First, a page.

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Back in July I wrote about the planned re-branding of The Economist. It was a risky move because The Economist is a magazine with a sterling reputation and an affluent readership. Two months on, the full strategy behind the re-branding has appeared online.
First a bit of context: According to the publication's own research, the average yearly income for its readers is $175,000 and the average net household worth is just shy of $1.7m. In 2008, revenue increased 17% to $510m and worldwide circulation grew 6.4% to 1,390,780.
With that in mind, The Economist embarked on a massive re-branding campaign. Their goal? Get more readers. That's great, and what magazine doesn't want more readers?
The problem is these new readers are unlikely to be in the $175,000 per annum income bracket. This in turn drives down the high ad premiums that The Economist undoubtedly demands.
That made the post by leading UK banding agency Abbott Mead Vickers BBDO and The Economist at CampaignLive.co.uk all the more interesting. In the paper, as they call it, the facts and motivations of the re-branding are laid bare.
It's long, so I'll go through the highlights.
We asked ourselves some fundamental questions about the strengths of our product and our strategy up until that point. A new pattern started to emerge when we began questioning all the counter-intuitive pillars of our previous strategy: "Why do we only target readers with more than £38,000 of annual income?", "Why do we cap student subscriptions?" "Why do we describe our readers with subscription-only data?"
Here they've stumbled upon what made The Economist the brand that it is. It's admittedly high-brow, occasionally obtuse and somewhat expensive to buy at news agents. After a while, people began to know what they were getting when they picked up the magazine. That turned into a big problem.
We discovered that non-readers approached The Economist with considerable scepticism, not only with regards to the content, but also about what kind of readership club they were joining. At best, they saw it as an authoritative academic, but more often, as a smug banker in a pinstriped suit.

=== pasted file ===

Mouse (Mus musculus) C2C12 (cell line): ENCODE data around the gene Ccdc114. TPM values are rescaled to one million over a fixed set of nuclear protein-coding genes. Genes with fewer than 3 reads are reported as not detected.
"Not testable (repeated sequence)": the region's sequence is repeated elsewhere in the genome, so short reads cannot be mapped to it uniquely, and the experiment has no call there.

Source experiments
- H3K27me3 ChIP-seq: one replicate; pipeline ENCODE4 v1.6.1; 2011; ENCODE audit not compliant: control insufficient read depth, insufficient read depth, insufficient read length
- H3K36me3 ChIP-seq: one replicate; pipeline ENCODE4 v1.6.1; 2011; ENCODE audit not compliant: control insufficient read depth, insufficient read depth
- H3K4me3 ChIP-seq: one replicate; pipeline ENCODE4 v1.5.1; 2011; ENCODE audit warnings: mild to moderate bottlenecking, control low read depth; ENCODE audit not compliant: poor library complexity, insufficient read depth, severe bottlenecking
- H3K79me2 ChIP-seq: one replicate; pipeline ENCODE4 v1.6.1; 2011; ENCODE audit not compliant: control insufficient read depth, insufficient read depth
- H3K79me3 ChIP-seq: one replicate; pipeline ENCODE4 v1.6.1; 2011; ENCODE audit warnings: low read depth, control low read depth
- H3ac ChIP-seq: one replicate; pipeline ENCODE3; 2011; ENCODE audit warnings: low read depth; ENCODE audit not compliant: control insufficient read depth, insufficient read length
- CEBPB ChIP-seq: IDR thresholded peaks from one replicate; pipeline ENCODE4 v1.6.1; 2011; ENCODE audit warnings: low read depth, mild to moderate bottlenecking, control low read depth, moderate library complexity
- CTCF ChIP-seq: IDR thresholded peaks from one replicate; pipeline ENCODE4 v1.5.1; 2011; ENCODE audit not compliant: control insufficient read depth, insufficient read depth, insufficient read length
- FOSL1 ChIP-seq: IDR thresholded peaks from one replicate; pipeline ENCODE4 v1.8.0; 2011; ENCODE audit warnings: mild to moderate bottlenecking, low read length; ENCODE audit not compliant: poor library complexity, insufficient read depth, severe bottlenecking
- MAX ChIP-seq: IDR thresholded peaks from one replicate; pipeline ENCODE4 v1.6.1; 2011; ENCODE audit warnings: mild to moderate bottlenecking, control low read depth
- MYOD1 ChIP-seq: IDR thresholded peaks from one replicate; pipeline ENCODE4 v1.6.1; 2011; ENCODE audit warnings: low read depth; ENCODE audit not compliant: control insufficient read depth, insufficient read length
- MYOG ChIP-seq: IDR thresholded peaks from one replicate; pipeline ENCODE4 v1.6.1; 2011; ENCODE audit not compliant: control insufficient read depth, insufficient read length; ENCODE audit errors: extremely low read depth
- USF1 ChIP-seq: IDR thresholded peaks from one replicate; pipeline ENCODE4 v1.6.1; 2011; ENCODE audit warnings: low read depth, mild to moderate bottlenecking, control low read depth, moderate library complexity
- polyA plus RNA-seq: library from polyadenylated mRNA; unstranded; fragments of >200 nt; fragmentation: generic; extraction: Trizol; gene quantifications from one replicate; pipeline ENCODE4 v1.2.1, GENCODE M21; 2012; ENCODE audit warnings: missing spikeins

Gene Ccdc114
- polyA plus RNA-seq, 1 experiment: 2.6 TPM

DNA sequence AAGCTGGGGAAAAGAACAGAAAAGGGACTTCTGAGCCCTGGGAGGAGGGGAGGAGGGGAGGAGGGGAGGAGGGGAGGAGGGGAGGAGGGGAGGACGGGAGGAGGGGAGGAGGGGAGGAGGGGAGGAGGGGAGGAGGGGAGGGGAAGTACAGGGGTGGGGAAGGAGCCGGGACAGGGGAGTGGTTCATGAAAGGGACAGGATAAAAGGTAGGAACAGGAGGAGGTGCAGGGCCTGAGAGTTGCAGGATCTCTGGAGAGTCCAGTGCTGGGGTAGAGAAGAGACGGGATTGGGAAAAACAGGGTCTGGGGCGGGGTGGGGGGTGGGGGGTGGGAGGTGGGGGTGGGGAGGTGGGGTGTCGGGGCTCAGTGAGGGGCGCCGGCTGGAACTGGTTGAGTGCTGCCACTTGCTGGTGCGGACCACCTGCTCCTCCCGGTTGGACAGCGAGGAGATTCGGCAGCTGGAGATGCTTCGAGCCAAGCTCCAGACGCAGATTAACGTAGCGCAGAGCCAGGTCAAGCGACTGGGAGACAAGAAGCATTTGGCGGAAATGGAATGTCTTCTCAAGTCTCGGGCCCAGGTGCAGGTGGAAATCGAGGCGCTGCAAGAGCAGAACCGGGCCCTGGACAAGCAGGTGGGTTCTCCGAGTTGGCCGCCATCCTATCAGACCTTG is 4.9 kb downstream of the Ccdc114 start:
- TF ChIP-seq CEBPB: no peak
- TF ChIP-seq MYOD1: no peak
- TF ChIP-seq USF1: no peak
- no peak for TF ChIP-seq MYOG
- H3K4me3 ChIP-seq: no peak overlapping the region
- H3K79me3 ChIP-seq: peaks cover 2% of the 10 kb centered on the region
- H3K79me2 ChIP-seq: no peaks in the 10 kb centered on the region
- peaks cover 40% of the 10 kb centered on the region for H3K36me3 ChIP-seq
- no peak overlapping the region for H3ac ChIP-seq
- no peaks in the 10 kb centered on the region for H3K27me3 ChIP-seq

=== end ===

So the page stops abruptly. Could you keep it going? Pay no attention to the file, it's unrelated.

Some disclosure is needed here: I'm an Economist reader. I was once a subscriber. But the yearly subscription cost became more than I could afford. But I still buy the magazine at news agents. I like The Economist because they're often right. And even when they're not, their position is well-reasoned. They've got a voice and a brand that none other has.
To be cliched about it, they're in a league of their own. This makes AMV BBDO's job harder because their niche is self-created. And now The Economist wants to target a niche that they've got little experience with.
There was a "Generation Why" out there - a young, curious, engaged crowd, eager to understand the world better. The Economist offered intelligent, independent and global coverage. If we put the two together, it could give us the circulation boost we needed.
The Economist and AMV BBDO insist they've found this previously undiscovered well of readers and revenue. Judging from the research they did, very thorough and definitely worth reading, I'm willing to wait and see before dismissing it out of hand.
What I'm curious about is what happens if the numbers aren't quite what The Economist had hoped for. Ad premiums will likely dip because of the new 'mass outreach' Economist, but it's hard to say how much.
Will The Economist do what The New York Times did with TimesSelect when the going gets tough? If this doesn't pan out, The Economist could recoil and re-assert itself within its previous brand, assuming it's still an option.
This could work out exceptionally well for The Economist. They seem to be capable of things that other magazines are not, especially in a recession.